Purchasing a home is an exciting and terrifying adventure. On the one hand, you are investing in a property that your children and grandchildren may associate with many joyful memories. On the other hand, you are taking on a large, expensive burden that could be the source of many frustrations.
One way to minimize the potential for unpleasant surprises in your new home is to hire an inspector to carefully examine the house before you sign any closing documents. A home inspection is not a requirement for purchasing a home in Texas, and many homebuyers think they will save some money by waiving their right to an inspection. However, the benefits of obtaining a home inspection may be worth the cost.
What can you learn from an inspection?
If you have found a home you want to buy and decide to have it inspected, you will not want just anyone looking over the house. For your protection, it is better to find an inspector who has the required and valid certifications from the state authorities. Hiring a local inspector will offer the advantage of a professional who is familiar with issues that are commonly present in homes in the area.
Every inspector should have a basic checklist to follow, and the person you hire should tell you up front what items he or she does not include in the inspection. For example, most inspectors will not include pests, radon or asbestos in their basic packages. You have a right to be there during the inspection and to ask questions along the way. The final report after an inspection should include explanations of the following repairs the house needs:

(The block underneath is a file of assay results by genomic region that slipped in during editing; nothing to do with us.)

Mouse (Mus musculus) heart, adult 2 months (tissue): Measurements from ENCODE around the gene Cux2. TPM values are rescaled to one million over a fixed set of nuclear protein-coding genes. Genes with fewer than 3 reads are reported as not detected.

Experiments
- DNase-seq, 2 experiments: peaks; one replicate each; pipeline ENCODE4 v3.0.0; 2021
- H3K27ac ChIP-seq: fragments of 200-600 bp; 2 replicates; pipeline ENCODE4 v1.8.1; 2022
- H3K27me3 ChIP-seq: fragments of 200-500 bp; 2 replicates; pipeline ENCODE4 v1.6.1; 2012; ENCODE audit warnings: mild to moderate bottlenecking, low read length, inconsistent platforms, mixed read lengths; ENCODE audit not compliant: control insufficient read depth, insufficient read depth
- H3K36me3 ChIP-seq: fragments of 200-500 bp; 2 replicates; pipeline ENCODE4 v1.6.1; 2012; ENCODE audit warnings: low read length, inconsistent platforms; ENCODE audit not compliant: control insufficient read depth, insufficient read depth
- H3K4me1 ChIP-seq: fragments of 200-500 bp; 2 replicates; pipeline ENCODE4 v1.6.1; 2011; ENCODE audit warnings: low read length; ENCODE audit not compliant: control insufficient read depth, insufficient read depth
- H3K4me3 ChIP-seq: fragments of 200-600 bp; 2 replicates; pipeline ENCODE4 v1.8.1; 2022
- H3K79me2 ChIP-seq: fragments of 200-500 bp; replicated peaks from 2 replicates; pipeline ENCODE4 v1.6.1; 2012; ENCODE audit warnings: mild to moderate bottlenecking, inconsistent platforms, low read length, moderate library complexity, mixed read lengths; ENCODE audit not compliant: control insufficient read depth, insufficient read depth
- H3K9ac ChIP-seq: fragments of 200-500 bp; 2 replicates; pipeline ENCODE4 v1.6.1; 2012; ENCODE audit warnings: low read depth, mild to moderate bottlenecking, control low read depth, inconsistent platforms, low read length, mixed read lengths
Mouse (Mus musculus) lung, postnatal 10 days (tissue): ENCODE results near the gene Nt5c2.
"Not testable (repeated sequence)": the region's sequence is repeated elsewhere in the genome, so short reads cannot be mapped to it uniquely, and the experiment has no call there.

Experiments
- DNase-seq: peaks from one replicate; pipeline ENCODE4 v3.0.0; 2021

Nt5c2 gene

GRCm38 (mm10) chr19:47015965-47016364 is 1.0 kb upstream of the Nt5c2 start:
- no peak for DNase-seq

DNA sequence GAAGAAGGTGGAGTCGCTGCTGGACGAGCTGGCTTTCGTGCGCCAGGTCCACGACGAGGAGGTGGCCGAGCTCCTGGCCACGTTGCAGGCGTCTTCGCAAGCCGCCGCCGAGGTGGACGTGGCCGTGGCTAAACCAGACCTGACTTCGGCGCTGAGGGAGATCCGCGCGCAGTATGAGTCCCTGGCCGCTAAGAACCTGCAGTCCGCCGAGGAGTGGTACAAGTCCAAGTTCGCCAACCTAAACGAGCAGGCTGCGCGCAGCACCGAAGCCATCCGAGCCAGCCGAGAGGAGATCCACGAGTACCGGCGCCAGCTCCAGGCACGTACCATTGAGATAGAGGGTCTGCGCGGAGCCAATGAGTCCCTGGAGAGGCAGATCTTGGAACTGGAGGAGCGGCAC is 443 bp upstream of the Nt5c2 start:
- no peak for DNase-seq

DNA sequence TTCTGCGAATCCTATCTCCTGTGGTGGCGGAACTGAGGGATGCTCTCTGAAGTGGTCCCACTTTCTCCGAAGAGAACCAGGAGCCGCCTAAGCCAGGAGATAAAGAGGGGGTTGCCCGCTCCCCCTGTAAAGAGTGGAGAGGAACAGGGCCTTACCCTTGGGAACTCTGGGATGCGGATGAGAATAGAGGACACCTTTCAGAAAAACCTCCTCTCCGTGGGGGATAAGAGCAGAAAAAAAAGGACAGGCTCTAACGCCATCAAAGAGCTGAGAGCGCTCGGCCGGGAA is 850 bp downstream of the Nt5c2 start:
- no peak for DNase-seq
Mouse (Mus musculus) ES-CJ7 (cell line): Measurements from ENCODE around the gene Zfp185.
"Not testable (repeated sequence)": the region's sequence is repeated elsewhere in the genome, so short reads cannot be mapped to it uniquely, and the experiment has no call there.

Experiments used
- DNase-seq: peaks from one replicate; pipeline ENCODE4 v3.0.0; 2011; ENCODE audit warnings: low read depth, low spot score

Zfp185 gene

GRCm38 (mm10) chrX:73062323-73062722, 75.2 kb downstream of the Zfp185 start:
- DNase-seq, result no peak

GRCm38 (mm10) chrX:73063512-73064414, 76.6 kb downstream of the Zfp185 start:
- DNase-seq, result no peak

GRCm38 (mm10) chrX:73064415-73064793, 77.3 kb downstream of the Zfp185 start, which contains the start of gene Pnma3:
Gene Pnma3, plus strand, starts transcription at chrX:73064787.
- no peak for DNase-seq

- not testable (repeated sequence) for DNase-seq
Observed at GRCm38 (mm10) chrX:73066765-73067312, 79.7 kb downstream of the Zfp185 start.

- Cosmetic: These do not affect your safety or the way the home functions but are easily remedied with a coat of paint or other superficial fix.
- Minor: You may be able to make these repairs yourself.
- Major: These defects include systems that you or the seller will need to fix or replace.
- Material: Anything on this list compromises your safety or may affect the value of the home.
If your home inspection report has any major or material defects, or if there are a significant number of minor repairs needed, you have decisions to make. Your sales contract should include a contingency allowing you to back out if the home inspection is not acceptable. You may also be able to negotiate a lower price in light of the inspection or request that the seller make the repairs.
The home inspection may be optional, but not many consumer advisors recommend skipping it. Additionally, with an experienced attorney guiding you through the homebuying process, you will have an ally to review your sales contract for appropriate contingencies and protect your rights throughout the closing process.